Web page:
For Molly Kokesh, an associate at Davis Graham & Stubbs, being a lawyer was a possible career choice, not to mention a great way to help out people with their problems. Coming from a small town, graduating high in her class and already cementing herself as an integral part of appellate work for her firm, Kokesh makes it easy to see why she’s an Up and Coming Lawyer.
“There’s a lot of great Up and Coming Lawyers in Denver and Colorado, and I’m glad to be part of the group,” Kokesh said.
When she was growing up, Kokesh either wanted to be a lawyer or a surgeon working to treat children with cleft lips and palates, she said. Though the surgeon route was close to her heart, as she was born with a cleft palate, Kokesh said her love of writing throughout her life kept pointing her toward the law.
“It’s a way to use reading and writing skills in a way that can really help people, impact their lives, [in] every community, lawyers can be helpful,” Kokesh said. Growing up in a small community of less than a thousand people, she said seeing the local lawyer in town helping out residents with their problems inspired her to look into the legal profession.
Kokesh represents commercial clients in trial and appellate matters, ranging from defending clients in the energy sector to environmental litigation involving the Clean Water Act and employment matters. Her colleagues note her “indomitable” work ethic which has gathered the respect of her peers, superiors and clients.
Keeping her practice broad so far is something she appreciates, Kokesh said. Everything she does somehow seems to connect to breach of contract, usually between commercial clients, but the variety of clients she’s represented has helped her see how an attorney can move skills from one industry to another.
“For someone so early in her career, she has demonstrated the highest levels of competence and integrity and never shies away from championing a new challenge,” her Up and Coming Lawyers nomination states.
As a go-to associate for numerous DGS trial teams, Kokesh was an instrumental help in winning a Colorado Court of Appeals case, where the opinion upheld all counts of a complete defense trial verdict on a contract dispute involving interpretation of mineral reservations appearing in deeds dating back to the 1800s.
History is very interesting to Kokesh, she said, and the minerals case involved her reviewing original documents to ascertain the intent of the contracts from more than 200 years ago. Working on the appeal, she said the deeds needing interpretation focused on whether the mineral rights, specifically oil, were intended to be given over.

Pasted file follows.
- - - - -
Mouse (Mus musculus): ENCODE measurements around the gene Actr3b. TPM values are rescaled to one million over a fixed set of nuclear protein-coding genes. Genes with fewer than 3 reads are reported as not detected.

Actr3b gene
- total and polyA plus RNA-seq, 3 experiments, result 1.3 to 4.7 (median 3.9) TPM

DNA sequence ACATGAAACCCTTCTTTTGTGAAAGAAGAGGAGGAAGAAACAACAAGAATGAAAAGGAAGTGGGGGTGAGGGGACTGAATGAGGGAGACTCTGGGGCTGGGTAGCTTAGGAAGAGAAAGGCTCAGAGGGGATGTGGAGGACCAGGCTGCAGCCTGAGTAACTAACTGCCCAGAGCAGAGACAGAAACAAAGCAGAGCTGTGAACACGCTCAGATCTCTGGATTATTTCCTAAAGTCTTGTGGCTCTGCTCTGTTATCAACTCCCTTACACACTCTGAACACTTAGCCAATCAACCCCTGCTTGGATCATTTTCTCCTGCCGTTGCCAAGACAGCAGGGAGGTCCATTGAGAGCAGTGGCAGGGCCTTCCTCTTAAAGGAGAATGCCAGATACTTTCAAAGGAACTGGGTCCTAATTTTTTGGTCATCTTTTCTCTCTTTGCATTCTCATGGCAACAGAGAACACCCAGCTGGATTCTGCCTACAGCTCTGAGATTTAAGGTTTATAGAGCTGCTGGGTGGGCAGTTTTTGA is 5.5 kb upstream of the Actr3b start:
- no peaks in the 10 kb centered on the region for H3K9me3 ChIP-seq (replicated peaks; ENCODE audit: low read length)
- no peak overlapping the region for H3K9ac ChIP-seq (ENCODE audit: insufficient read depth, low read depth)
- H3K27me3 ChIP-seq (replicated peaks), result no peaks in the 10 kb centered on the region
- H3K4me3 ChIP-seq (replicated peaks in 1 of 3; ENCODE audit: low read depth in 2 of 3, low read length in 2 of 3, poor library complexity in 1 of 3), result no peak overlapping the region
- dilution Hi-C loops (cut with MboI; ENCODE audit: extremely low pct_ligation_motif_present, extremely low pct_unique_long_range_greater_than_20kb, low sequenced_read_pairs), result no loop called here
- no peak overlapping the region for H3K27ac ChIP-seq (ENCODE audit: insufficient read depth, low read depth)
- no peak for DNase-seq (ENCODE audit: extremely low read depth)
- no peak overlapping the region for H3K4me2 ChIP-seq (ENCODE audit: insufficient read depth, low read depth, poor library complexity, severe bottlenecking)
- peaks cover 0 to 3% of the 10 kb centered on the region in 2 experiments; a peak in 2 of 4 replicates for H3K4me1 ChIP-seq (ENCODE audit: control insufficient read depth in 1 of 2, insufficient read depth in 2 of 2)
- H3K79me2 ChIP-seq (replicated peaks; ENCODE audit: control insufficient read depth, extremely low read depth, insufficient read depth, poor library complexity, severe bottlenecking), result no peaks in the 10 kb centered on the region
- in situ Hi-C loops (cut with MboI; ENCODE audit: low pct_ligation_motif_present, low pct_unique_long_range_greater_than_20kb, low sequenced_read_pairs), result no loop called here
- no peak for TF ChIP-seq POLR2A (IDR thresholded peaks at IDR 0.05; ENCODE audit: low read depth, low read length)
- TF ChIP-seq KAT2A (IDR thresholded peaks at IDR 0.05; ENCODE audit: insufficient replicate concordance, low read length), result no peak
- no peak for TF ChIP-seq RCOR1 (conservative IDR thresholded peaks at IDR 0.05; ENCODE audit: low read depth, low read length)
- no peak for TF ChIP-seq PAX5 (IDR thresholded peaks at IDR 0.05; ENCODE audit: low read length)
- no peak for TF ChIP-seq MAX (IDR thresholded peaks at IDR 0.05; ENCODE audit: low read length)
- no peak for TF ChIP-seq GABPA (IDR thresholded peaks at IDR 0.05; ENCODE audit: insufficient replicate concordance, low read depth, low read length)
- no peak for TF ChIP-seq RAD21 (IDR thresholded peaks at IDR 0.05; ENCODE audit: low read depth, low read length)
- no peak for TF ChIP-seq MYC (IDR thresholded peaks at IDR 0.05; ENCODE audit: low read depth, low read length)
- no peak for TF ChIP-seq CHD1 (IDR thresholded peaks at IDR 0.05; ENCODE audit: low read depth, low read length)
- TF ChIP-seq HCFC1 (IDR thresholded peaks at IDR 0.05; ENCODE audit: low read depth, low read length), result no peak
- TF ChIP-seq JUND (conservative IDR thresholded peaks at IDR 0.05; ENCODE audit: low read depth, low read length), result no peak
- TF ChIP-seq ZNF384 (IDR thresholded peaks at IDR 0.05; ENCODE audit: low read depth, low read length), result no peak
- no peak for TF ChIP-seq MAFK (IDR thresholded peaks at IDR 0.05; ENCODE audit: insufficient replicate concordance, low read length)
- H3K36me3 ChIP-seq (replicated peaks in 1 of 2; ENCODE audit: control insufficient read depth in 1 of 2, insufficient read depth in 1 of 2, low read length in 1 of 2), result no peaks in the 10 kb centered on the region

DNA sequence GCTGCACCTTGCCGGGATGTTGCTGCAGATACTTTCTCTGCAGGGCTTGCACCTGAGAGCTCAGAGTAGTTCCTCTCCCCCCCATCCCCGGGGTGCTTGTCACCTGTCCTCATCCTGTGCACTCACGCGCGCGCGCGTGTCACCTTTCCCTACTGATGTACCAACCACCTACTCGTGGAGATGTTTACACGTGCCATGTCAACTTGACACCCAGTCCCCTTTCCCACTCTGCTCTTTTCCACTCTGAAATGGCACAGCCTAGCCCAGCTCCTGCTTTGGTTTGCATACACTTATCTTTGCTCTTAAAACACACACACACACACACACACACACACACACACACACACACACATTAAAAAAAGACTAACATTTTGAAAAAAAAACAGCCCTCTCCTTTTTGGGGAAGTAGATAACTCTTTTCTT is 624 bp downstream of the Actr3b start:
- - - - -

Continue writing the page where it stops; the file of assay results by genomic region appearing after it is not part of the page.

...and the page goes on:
In college, Kokesh was in the top 1% of her class at the University of Denver’s Sturm College of Law, where she was also a teaching assistant for constitutional and criminal law. She also clerked for the Hon. David Ebel of the 10th Circuit Court of Appeals and Colorado Supreme Court Chief Justice Nancy Rice.
Her firm says she’s an “exemplary role model on many levels,” noting that her commitment to legal excellence and service to the legal and broader communities are “second to none.”
In her pro bono work, Kokesh helped to obtain an asylum verdict allowing a Cameroonian national to stay in the U.S. Working with the Rocky Mountain Immigration Network, she said it was a great experience.
In addition to her robust law practice, Kokesh keeps herself busy with volunteer opportunities in and out of the profession. She completed a 500-mile trek along the Colorado Trail in about 30 days, which was just a short vacation between her clerkship and entering practice.
One thing that Kokesh said she feels about the legal profession is that there is a place in the field for anyone. Coming from a small town and without lawyers in her family, she said she’s felt imposter syndrome in the legal industry. But, she said she’s met so many different kinds of lawyers with different backgrounds and coming from other areas has helped her see a person can be very successful without having “all the connections in the world when you start out.”
Kokesh also serves as a board or general member of multiple organizations, like the Tenth Circuit Historical Society, the Rocky Mountain Chapter of the Huntington’s Disease Society of America and Mile High United Way Catalyst Society. She also mentors students going through law school via the Law School . . . Yes We Can program and at DGS she also manages the work of junior and summer associates and paralegals.
“Ms. Kokesh’s selfless involvement in legal and broader communities confirms that she is not just another stellar lawyer but rather someone who seeks to change lives for the better,” her nomination form states.